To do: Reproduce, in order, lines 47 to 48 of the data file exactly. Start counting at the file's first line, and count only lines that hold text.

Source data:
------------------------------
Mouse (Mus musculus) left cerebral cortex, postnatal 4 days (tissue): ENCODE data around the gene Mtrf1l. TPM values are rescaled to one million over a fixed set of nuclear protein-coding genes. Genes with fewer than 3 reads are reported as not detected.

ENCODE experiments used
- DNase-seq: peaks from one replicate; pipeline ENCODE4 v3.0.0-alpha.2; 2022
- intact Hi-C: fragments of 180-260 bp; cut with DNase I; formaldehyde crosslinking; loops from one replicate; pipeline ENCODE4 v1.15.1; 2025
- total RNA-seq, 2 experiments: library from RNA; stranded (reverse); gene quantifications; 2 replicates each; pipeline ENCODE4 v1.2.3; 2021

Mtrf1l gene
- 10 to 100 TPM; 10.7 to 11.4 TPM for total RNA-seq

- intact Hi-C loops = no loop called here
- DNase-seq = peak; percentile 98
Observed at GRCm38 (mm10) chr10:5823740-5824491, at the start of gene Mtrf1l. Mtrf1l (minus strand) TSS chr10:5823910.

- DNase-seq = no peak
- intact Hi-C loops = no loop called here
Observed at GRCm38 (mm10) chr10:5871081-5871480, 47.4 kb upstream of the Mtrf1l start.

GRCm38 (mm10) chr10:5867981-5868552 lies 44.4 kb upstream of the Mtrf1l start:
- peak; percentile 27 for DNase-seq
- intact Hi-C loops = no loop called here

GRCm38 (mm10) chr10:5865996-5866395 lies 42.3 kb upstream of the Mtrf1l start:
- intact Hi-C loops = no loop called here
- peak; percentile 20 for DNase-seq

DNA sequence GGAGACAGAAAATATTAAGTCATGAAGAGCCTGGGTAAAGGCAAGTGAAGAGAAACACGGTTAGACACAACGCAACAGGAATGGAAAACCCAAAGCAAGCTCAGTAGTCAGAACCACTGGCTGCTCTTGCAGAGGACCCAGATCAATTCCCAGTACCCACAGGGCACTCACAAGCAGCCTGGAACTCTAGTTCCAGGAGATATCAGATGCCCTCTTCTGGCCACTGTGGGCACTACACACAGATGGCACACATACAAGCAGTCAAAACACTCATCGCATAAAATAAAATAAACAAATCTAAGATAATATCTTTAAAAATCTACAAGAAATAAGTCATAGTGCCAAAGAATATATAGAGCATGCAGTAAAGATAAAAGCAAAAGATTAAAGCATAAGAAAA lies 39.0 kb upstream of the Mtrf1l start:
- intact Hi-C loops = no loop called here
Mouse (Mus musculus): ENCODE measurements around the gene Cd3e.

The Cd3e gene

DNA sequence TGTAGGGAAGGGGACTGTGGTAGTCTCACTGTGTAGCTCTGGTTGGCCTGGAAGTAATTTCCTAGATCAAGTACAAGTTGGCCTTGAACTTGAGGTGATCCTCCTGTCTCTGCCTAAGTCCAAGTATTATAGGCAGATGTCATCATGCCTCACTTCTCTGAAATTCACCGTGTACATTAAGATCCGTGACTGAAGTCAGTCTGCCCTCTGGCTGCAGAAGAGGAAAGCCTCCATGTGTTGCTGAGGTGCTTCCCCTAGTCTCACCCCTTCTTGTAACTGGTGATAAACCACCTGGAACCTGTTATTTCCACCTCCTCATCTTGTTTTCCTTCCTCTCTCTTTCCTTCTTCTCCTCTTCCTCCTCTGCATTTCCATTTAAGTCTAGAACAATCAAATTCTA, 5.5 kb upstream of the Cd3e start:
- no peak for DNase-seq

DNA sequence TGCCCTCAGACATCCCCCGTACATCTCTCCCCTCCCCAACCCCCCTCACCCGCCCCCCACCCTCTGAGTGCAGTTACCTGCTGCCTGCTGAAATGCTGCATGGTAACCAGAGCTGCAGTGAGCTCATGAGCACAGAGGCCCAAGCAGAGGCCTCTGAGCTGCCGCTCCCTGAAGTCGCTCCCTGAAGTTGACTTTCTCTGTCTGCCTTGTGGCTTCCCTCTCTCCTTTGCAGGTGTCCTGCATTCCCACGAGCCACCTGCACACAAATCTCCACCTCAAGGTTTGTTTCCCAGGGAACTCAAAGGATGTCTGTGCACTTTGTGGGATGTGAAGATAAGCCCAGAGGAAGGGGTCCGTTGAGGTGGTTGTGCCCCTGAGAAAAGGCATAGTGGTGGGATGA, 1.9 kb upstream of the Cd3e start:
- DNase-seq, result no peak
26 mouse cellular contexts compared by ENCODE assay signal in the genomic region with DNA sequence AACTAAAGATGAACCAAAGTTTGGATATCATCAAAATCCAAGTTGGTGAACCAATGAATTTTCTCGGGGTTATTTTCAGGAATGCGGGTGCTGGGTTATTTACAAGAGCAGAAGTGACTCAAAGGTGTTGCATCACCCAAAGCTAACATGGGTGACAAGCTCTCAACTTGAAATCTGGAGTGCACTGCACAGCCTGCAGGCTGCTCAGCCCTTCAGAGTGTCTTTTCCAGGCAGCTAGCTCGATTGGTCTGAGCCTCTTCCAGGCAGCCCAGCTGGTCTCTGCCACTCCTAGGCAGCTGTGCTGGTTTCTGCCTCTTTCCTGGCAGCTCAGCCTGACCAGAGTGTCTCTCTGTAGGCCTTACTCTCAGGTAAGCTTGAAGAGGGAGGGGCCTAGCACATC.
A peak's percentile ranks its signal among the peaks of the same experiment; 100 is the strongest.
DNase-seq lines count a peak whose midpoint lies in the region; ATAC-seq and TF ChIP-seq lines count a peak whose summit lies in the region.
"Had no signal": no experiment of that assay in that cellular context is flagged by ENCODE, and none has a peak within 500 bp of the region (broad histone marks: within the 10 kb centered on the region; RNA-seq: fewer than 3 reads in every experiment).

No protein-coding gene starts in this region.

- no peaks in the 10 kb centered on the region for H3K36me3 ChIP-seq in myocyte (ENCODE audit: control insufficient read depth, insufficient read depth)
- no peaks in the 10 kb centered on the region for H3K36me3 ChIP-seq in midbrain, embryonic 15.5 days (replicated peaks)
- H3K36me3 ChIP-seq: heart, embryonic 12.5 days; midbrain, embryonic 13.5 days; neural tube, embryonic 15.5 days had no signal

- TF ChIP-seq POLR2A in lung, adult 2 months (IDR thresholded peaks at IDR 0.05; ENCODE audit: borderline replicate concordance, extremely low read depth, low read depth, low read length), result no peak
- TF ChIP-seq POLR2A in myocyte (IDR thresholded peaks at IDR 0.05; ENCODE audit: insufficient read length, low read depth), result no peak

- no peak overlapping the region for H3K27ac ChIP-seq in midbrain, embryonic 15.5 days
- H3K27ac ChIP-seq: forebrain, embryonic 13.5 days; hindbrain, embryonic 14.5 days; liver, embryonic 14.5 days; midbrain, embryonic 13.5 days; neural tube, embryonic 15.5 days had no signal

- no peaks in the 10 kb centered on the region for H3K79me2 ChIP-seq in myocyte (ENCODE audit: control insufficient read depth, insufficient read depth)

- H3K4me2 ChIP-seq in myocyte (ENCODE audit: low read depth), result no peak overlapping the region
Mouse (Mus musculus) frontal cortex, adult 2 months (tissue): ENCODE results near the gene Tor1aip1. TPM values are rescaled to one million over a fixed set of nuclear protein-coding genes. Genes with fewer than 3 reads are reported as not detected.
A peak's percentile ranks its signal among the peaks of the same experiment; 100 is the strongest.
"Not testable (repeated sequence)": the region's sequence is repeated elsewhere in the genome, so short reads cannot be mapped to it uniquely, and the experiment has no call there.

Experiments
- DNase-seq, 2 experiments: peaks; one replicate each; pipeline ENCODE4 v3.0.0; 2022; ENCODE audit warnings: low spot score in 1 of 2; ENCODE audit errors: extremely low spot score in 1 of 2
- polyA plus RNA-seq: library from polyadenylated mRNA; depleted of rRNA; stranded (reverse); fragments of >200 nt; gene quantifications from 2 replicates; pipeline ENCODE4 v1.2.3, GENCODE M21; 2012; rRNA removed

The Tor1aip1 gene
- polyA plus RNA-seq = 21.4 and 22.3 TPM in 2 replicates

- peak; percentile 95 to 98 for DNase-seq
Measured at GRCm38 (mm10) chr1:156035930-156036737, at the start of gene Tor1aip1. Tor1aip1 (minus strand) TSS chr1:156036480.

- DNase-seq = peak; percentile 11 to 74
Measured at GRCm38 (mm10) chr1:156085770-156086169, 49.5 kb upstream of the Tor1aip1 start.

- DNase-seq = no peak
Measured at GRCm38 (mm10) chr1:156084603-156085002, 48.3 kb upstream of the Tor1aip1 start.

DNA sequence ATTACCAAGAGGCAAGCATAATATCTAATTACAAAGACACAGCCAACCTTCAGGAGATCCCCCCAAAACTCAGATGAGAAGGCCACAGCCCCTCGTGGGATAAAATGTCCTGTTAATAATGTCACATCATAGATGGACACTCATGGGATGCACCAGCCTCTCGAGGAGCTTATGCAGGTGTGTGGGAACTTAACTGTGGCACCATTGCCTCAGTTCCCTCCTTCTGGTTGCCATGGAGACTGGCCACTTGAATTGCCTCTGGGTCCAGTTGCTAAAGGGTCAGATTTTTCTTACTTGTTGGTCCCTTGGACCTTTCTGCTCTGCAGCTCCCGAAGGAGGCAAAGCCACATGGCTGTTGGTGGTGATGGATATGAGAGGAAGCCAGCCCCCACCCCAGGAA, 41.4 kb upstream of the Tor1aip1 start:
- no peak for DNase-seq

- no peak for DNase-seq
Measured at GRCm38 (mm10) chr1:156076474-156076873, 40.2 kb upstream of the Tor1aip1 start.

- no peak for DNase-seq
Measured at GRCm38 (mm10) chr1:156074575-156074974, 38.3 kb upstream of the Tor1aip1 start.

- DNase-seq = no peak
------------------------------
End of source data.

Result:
- polyA plus RNA-seq: library from polyadenylated mRNA; depleted of rRNA; stranded (reverse); fragments of >200 nt; gene quantifications from 2 replicates; pipeline ENCODE4 v1.2.3, GENCODE M21; 2012; rRNA removed

The Tor1aip1 gene